Animal justice or extinction?

Broad-toothed mouse. Photo Magnus Kjaergaard | CC BY 3.0

Broad-toothed mouse. Photo Magnus Kjaergaard | CC BY 3.0

The Animal Justice Party has an appealing name that no doubt reaps many votes from nature lovers. They have won three upper house seats two in NSW (2015, 2019) and one in Victoria (2018).

But nature lovers beware! The party’s form of justice only applies to some animals, and if they had their way many Australian animals would be condemned to extinction.

This is because the party refuses to acknowledge that invasive animals are a threat to Australian wildlife.

“It is yet to be demonstrated that any naturalised species really is a problem for any of Australia’s endangered species (listed or unlisted),” the Animal Justice Party said in a 2018 submission to the Senate inquiry into Australia’s faunal extinction crisis.

The party opposes lethal control of invasive species, claiming in a garbled interpretation of population biology that it inevitably leads to “significantly higher populations of fast-breeding animals than leaving them alone to stabilise in equilibrium with their environment”.

If you claim to speak and vote for animals in parliament, surely you have a moral responsibility to base your policies on evidence.

If the Animal Justice Party read the scientific literature, they would discover ample evidence that invasive species have been the major cause of animal extinctions in Australian – feral cats and foxes have been the main drivers of mammal extinctions, chytrid fungus has caused frog extinctions and black rats have caused several extinctions on islands. They would also learn that the majority of threatened animals are imperilled by invasive species.

They could just read the numerous submissions to the Senate inquiry by scientists – for example, the Australian Academy of Sciences says the “major threatening processes in Australia today are invasive species, broad scale ecosystem modification, inappropriate fire management, habitat clearing for agriculture, and climate change”.

Without citing any evidence, the Animal Justice Party claims the principal threats to Australian animals are:

  • habitat loss
  • climate change
  • hunting
  • motor vehicle collisions
  • air, water and soil pollution.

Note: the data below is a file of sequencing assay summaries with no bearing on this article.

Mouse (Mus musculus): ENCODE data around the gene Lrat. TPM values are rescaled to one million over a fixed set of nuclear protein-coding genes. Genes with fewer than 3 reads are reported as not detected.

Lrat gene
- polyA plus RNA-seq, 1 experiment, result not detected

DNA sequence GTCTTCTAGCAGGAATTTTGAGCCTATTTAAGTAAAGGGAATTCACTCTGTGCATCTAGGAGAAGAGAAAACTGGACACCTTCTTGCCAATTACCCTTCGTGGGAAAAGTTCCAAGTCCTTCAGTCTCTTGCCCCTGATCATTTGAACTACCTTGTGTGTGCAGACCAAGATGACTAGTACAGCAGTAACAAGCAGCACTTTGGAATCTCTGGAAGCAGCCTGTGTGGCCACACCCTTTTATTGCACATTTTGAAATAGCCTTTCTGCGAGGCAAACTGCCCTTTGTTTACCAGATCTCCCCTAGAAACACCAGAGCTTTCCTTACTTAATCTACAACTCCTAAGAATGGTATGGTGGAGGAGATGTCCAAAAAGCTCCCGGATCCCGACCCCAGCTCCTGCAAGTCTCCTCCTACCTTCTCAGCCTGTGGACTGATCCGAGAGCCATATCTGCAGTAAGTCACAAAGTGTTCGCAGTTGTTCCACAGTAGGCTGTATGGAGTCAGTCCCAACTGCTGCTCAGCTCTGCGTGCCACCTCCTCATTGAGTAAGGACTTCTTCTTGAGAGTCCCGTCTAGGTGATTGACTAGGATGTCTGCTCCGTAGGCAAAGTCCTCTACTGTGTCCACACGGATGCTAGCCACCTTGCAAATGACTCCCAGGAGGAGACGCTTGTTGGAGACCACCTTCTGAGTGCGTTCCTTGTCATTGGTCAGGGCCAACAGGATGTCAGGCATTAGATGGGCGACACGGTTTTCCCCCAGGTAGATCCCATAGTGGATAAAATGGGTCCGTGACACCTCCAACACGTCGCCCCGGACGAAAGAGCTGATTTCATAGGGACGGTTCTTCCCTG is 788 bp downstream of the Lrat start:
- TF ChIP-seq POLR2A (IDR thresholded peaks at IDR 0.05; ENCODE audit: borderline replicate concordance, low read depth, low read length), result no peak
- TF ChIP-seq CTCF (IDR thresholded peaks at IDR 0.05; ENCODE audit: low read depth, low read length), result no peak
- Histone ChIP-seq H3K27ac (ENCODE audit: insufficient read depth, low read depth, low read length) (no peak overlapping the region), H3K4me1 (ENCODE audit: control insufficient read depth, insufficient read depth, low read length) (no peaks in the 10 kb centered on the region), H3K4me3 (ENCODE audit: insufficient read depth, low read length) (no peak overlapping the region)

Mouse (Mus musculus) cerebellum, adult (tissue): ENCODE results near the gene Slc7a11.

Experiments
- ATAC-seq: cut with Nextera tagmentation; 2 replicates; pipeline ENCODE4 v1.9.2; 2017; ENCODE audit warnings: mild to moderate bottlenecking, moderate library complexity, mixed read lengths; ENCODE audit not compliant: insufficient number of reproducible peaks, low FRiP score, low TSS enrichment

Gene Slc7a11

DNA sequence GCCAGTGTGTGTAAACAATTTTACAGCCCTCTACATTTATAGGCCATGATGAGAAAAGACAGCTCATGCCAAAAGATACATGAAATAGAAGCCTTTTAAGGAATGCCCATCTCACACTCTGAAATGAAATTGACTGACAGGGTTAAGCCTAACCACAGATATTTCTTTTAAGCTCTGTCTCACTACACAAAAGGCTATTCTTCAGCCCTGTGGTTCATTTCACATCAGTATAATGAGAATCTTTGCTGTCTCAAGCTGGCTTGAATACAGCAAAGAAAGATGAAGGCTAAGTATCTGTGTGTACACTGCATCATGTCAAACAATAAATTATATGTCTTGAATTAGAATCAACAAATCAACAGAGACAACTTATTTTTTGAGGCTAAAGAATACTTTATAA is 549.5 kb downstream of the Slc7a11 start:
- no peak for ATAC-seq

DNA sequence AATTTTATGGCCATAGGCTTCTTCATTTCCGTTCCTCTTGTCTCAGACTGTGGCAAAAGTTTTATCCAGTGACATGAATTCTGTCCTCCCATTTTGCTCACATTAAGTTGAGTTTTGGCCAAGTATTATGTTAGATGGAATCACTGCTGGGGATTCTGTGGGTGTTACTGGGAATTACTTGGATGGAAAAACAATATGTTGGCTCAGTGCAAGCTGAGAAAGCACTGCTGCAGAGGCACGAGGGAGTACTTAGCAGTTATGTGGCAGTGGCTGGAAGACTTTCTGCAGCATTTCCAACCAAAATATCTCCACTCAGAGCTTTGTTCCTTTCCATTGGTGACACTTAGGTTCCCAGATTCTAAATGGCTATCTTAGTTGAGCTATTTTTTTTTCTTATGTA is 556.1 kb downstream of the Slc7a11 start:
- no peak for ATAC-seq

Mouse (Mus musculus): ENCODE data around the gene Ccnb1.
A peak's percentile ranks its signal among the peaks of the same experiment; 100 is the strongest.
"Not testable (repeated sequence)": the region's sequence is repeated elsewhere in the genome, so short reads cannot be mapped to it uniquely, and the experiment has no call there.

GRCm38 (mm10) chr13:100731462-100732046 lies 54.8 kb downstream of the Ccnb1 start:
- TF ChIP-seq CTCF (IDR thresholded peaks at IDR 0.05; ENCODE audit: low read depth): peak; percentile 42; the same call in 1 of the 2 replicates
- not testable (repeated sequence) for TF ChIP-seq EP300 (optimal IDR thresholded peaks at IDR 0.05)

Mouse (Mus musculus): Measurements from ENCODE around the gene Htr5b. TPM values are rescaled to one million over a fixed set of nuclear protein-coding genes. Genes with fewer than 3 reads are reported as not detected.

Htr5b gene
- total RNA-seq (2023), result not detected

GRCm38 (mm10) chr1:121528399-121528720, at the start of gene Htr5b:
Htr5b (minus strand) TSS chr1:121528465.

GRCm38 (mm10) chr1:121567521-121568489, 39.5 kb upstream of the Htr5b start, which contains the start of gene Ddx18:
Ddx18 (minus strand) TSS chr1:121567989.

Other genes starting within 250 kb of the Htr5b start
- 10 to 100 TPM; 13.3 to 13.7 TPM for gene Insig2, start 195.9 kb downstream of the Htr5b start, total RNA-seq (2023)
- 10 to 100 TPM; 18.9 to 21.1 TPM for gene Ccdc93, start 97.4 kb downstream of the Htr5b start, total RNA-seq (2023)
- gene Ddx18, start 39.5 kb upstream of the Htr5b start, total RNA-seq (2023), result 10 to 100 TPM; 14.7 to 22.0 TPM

Habitat loss and climate change are certainly major threats, but their list misses most other major threats. According to the most recent scientific assessment of threats to nationally listed threatened plants and animals, by Stephen Kearney and colleagues, invasive species imperil 82% of listed species, ecosystem modifications such as altered fire and hydrological regimes threaten 74% and agricultural activities (which includes clearing) threaten 60%.

The Animal Justice Party’s last three threats are minor or trivial in comparison.

What does the party think is the cause of the numerous extinctions and declines in central and northern Australia, particularly of mammals, where none of their threats operate to any significant degree? What about in Christmas Island’s national park, where none of their threats operate and where a bat and three lizard species have recently been wiped out?

This year, after a field trip to Kosciuszko National Park organised by Reclaim Kosci, the party finally admitted that feral horses were causing damage, but they still refuse to countenance any lethal control. Their completely unworkable solutions are fencing off sensitive sites and fertility control. Again, by ignoring evidence about what is needed to protect native animals – which are just as sentient as feral horses – they are willing to condemn the likes of threatened corrobboree frogs, the broad-toothed mouse, alpine she-oak skink and Reiks freshwater crayfish to ongoing destruction of their habitat by feral horses.

Where is the justice in that?

We need more nature lovers in our parliaments, but to help nature they need to base their policies on evidence – not wishful thinking.


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